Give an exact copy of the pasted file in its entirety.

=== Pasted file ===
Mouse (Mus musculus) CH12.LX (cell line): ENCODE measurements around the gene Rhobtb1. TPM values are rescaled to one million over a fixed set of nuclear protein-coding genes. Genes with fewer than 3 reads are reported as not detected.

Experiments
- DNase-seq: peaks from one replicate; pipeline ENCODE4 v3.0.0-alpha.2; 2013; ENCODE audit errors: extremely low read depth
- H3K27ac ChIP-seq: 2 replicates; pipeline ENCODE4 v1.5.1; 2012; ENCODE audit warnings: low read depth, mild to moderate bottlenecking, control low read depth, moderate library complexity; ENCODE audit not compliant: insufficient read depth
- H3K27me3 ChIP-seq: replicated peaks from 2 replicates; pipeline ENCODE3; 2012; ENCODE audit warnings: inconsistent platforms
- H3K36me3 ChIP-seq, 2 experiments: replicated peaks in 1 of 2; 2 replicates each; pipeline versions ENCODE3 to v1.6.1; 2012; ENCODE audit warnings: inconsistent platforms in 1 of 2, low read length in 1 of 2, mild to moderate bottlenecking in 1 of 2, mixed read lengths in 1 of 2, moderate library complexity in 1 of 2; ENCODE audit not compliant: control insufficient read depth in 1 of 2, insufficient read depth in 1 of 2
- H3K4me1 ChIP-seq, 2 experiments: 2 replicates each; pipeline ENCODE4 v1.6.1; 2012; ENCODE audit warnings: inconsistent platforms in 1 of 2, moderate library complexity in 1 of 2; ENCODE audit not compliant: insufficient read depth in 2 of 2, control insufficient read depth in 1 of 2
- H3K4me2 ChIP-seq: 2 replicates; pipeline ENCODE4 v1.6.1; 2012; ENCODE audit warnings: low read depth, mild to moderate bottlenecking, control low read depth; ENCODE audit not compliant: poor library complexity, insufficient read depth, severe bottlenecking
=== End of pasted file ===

Mouse (Mus musculus) CH12.LX (cell line): ENCODE measurements around the gene Rhobtb1. TPM values are rescaled to one million over a fixed set of nuclear protein-coding genes. Genes with fewer than 3 reads are reported as not detected.

Experiments
- DNase-seq: peaks from one replicate; pipeline ENCODE4 v3.0.0-alpha.2; 2013; ENCODE audit errors: extremely low read depth
- H3K27ac ChIP-seq: 2 replicates; pipeline ENCODE4 v1.5.1; 2012; ENCODE audit warnings: low read depth, mild to moderate bottlenecking, control low read depth, moderate library complexity; ENCODE audit not compliant: insufficient read depth
- H3K27me3 ChIP-seq: replicated peaks from 2 replicates; pipeline ENCODE3; 2012; ENCODE audit warnings: inconsistent platforms
- H3K36me3 ChIP-seq, 2 experiments: replicated peaks in 1 of 2; 2 replicates each; pipeline versions ENCODE3 to v1.6.1; 2012; ENCODE audit warnings: inconsistent platforms in 1 of 2, low read length in 1 of 2, mild to moderate bottlenecking in 1 of 2, mixed read lengths in 1 of 2, moderate library complexity in 1 of 2; ENCODE audit not compliant: control insufficient read depth in 1 of 2, insufficient read depth in 1 of 2
- H3K4me1 ChIP-seq, 2 experiments: 2 replicates each; pipeline ENCODE4 v1.6.1; 2012; ENCODE audit warnings: inconsistent platforms in 1 of 2, moderate library complexity in 1 of 2; ENCODE audit not compliant: insufficient read depth in 2 of 2, control insufficient read depth in 1 of 2
- H3K4me2 ChIP-seq: 2 replicates; pipeline ENCODE4 v1.6.1; 2012; ENCODE audit warnings: low read depth, mild to moderate bottlenecking, control low read depth; ENCODE audit not compliant: poor library complexity, insufficient read depth, severe bottlenecking